The works of Sakubei Yamamoto
Disasters and Lynchings

Rock Dusting
May 1965

Gampun Sampu
[Rock Dusting]
38.1 x 54.0 cm Painting in Watercolors and Ink

The finest rock dust in the world was used in rock dusting.
Until the late Taisho era (1912-1926), Nittetsu Inatsuki Coal Pit also sprayed water (kirifuki) at abandoned long wall coalfaces as a countermeasure against coal dust explosions. But this measure required vast amounts of money for buying huge numbers of pipes and employing mechanics, and the work was very difficult.
In the beginning of the Showa era (1926-1989), they started rock dusting instead. At more than 200 meters underground, coalfaces were very dry and coal dust (tanjin) piled up thickly. Needless to say, far more coal dust was seen after using jack hammers (sakuganki). Meanwhile, coalfaces at upper seams in small pits had so much water that it made miners suffer from athlete's foot and the skin disease bothered them very much. (The tunnels in small pits were cold but those in large pits were hot.)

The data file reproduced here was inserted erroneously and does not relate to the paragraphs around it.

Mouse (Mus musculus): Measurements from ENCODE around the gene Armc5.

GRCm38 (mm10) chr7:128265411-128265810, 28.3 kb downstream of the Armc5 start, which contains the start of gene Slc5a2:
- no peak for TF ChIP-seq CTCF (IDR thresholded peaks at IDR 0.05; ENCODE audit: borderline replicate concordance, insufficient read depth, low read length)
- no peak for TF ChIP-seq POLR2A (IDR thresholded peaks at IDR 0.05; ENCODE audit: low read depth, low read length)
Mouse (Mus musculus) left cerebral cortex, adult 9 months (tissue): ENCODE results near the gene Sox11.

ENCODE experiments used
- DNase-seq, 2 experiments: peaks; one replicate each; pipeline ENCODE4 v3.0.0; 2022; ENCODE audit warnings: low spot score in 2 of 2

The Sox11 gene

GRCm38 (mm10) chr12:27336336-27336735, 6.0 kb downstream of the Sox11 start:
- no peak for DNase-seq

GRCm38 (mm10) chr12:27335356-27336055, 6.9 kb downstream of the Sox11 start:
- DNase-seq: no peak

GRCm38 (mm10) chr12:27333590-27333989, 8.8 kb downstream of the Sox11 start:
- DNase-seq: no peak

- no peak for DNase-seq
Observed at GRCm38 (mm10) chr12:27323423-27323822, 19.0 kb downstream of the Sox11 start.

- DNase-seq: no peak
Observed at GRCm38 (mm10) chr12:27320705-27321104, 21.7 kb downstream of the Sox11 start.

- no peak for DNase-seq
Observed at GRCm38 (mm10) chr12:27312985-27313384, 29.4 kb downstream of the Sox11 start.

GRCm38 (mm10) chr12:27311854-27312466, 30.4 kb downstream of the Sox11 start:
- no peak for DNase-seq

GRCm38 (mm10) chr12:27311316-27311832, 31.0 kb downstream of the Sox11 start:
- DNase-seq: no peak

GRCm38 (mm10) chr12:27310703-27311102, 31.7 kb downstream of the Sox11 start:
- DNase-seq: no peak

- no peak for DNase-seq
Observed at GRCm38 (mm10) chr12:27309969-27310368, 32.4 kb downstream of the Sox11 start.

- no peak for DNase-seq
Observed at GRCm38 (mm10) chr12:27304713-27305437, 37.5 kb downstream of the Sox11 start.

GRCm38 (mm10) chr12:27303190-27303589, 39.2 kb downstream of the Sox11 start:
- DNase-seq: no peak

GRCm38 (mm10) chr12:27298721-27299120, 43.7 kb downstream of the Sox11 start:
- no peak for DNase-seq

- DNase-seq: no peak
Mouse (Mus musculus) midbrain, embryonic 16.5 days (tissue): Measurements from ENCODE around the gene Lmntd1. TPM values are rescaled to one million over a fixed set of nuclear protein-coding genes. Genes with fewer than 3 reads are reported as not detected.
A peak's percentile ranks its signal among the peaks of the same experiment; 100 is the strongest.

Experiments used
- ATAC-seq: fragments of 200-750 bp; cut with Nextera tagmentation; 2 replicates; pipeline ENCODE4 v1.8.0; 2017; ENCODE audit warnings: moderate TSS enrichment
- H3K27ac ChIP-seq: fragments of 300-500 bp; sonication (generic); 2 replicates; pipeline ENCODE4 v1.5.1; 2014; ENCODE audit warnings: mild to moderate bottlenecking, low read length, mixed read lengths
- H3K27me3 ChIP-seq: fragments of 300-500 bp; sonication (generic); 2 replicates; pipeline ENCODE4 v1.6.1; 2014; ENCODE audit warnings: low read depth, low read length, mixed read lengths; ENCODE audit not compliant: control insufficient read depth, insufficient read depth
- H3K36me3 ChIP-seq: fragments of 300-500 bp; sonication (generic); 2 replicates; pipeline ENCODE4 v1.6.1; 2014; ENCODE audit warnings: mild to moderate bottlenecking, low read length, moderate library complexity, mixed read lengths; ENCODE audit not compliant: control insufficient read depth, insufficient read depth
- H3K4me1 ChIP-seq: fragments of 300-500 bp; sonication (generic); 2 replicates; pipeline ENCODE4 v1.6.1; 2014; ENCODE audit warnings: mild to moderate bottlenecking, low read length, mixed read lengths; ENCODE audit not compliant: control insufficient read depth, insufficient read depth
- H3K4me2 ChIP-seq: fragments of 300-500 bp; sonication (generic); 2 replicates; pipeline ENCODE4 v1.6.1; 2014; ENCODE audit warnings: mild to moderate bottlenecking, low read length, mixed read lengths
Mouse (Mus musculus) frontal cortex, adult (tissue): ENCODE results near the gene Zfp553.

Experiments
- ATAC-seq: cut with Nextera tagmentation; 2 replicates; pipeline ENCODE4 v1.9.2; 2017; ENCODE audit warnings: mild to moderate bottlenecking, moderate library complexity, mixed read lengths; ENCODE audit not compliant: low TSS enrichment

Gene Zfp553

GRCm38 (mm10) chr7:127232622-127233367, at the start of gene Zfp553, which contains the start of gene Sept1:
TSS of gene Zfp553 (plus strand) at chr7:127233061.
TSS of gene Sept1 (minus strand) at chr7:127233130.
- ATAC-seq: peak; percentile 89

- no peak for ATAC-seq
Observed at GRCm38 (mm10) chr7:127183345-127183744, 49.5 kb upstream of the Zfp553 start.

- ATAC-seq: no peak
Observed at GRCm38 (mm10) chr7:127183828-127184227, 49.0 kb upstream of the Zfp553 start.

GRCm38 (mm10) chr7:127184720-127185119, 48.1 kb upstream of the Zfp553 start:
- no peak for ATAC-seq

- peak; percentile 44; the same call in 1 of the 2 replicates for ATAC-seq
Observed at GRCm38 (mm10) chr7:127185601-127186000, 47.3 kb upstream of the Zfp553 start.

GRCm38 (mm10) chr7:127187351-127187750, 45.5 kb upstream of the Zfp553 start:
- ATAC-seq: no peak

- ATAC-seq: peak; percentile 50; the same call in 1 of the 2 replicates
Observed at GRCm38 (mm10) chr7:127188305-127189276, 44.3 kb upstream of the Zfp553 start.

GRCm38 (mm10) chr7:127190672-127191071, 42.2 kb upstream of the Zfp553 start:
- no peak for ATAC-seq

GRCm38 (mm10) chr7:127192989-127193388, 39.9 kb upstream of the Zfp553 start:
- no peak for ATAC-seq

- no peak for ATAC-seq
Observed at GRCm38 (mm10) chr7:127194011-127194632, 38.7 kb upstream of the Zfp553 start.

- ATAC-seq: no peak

Text at the Top Right
All underground coalfaces not saturated with water were called karashikis.

Word at the Top Left
Fummuki: sprinkler

Translation Assisted by Mr. Nathan Johndro

<<Last pictorial record    Next pictorial record>>

1 | 2 | 3 | 4 | 5 | 6 | 7 | 8 | 9 | 10|  Next 10 Items>>